This is an excerpt from the longer essay, "Schöneberg‐Mitte‐Kreuzberg," the travel nonfiction on Berlin, its cool kids and the lines, labels and parenthesis that come with them.
Amador's directions read to get on the U‐bahn to Alexanderplatz then switch to the U2 line, head toward Ruhleban and get off at Bülowstrasse. His dense letter gave confidence, though he did admit that he didn't know his own address. What drew me to Berlin, I don't know -- the city was a secret I wasn't in on. After navigating through Amador's prose I found myself at a red brick Protestant church in the Schöneberg district, in the swell of reunion, looking at his big remembered mouth.
I hadn't seen him for a few years. At first, I felt more different than he seemed different to me. We both grew up in southern California, and we lived outside of that insular and privileged‐to‐a‐fault peninsula for sometime now. Not fully conscious of it then, but we still carried that privilege. (I wouldn't say you lose it.)
"Schöneberg is like gay men and eighties mustaches," he said as we returned to the U‐bahn. The Weimar Republic teamed up in the neighborhood to make a hotspot, but as early as 1933 the Nazis began to shut down nightclubs like the Eldorado. Amador said he
never went to clubs, though there's a fraught sexiness of the city applied across orientation lines.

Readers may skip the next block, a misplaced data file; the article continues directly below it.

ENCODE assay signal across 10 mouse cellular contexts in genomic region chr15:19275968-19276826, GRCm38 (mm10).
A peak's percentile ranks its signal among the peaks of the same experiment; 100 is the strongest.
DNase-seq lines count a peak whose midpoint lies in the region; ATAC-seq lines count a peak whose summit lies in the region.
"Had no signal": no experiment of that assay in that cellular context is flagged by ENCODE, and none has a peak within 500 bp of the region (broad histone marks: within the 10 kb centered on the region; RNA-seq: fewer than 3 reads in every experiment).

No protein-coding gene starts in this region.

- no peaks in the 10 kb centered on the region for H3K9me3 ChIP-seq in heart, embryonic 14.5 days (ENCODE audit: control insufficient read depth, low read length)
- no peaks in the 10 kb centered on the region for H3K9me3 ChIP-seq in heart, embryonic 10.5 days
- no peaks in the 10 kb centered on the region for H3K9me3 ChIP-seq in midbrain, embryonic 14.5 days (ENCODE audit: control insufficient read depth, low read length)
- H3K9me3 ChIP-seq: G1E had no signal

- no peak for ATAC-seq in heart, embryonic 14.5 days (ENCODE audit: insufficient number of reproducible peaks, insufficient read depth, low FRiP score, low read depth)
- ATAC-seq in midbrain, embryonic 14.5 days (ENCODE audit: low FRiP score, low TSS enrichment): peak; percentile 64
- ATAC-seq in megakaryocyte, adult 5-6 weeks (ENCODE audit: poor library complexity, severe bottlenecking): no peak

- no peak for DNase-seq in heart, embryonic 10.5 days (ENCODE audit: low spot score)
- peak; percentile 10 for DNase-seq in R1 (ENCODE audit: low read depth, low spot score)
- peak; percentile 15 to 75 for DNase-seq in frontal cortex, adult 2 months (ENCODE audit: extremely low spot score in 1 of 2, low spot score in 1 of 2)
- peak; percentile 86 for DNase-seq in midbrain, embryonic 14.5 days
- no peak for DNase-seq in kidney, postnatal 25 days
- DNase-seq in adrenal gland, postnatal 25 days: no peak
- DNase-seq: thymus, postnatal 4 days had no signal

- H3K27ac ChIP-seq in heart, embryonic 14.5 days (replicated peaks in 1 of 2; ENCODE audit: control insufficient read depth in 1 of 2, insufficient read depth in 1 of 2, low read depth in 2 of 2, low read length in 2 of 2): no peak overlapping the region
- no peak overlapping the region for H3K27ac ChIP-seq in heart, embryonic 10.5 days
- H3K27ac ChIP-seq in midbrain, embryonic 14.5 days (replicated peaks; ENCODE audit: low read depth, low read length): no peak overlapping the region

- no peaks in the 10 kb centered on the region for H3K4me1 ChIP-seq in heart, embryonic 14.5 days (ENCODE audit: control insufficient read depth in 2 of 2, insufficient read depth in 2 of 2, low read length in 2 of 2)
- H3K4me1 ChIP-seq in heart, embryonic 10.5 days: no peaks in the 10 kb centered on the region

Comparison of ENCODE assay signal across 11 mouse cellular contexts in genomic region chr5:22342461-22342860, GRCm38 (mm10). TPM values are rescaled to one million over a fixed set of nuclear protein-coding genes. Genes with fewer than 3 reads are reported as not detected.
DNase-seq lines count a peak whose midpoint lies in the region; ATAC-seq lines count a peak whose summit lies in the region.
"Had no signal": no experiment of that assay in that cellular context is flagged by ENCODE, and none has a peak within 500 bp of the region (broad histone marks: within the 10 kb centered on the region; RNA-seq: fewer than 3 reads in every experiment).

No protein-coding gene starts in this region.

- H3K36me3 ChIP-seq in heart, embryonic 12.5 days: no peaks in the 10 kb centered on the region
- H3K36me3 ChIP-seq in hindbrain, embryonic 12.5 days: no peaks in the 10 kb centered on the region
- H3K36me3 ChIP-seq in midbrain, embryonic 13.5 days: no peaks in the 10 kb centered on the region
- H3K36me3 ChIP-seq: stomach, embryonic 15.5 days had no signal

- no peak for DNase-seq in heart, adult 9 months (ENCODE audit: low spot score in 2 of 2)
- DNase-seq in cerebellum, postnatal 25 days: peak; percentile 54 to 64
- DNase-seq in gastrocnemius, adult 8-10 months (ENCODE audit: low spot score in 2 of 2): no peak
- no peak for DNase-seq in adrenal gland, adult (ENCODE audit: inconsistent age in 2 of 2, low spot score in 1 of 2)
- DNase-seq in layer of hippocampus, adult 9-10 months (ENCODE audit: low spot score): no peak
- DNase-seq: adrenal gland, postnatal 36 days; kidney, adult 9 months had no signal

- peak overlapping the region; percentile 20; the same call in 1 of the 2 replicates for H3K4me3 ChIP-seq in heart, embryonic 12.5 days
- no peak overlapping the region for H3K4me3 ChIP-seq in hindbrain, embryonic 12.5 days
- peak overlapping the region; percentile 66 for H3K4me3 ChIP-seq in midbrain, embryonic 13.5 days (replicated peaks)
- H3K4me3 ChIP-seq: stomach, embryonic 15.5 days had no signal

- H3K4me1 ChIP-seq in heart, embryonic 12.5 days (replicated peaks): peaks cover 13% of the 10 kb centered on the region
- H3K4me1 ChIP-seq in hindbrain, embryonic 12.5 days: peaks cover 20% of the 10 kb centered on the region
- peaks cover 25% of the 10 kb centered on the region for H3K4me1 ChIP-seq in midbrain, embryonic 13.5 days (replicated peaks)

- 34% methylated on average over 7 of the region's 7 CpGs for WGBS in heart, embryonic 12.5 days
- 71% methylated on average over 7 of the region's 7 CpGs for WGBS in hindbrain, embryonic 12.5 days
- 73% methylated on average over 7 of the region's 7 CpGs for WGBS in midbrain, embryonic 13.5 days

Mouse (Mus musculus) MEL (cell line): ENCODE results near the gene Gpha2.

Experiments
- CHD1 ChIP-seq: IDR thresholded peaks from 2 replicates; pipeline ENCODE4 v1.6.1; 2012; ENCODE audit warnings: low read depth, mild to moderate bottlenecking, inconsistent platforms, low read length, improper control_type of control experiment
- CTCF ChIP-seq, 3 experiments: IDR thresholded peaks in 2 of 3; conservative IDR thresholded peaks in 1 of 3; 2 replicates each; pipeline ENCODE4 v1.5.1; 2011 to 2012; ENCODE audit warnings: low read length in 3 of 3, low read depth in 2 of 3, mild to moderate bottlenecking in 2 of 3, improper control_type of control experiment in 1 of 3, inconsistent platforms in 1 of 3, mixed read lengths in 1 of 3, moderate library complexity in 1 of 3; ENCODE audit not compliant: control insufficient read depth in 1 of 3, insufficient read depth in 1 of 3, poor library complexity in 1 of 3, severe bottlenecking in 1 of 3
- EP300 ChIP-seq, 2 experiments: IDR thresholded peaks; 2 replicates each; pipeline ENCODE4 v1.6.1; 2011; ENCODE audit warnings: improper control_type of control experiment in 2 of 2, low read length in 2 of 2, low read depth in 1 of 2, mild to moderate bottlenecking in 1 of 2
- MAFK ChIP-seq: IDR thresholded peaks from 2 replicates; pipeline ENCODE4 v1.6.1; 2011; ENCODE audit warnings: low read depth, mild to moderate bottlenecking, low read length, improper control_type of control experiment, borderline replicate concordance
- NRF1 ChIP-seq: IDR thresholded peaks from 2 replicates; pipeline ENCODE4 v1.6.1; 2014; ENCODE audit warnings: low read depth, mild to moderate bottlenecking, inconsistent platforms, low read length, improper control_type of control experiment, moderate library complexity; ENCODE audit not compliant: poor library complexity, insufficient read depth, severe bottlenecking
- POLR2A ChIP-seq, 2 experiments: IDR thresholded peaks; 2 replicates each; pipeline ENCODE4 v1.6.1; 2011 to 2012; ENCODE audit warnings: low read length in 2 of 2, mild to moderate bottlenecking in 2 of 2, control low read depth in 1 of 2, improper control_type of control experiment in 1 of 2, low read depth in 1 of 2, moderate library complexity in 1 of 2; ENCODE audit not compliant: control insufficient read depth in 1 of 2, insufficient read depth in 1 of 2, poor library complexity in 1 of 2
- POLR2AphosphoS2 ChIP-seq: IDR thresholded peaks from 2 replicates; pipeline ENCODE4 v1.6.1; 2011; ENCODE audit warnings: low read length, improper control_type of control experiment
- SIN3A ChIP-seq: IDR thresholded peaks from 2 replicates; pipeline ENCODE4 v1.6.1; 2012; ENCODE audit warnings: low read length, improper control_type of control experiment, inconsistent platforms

I noticed pictures of his boyfriend around his small studio apartment -- he had different investments in the city: to study theater in Berlin, to become neighbors with ghosts of buzzing bohemians like Christopher Isherwood. (Christopher Isherwood wrote Goodbye to Berlin, which was later adapted into the musical Cabaret, a play our high school performed when Amador and I both went there.)
In high school, we only saw a spotlight, playing characters on stage or out in parking lots. And now, the silly way Amador and I talked to one another -- panting dogs over a bell -- was an dislodged memory. The teenage, orthodontic girl released into the church air, a remembered toll. How Berlin rattled an old self out of me. I was seized in this city and acknowledged out loud something, unbeknownst to me, was a social no‐no.
We were walking through his neighborhood, and like a real mouth‐breather I said, "this is so cool," ogling at everything and nothing in particular. It was then that I noticed Amador to be different, nodding his head and possessing that mouth of his: the way it leaned to the right. The weight to one side was like a hip waiting for a train on the platform.
Berlin was inherently cool. And I couldn't even tell you how cool it was or why it was cool. The people there were just cool because they'd never talk about how cool the city was or how cool it was to live there. But cool as a socio-economic factor was definitely on the radar. They saw the blip but never said out loud, "We try hard, right?" (There was always that proverbial elephant there-- wearing his proverbial lederhosen.)
And, probably what made it seem so cool was that I wasn't a part of this silent conversation. The utterance separated me.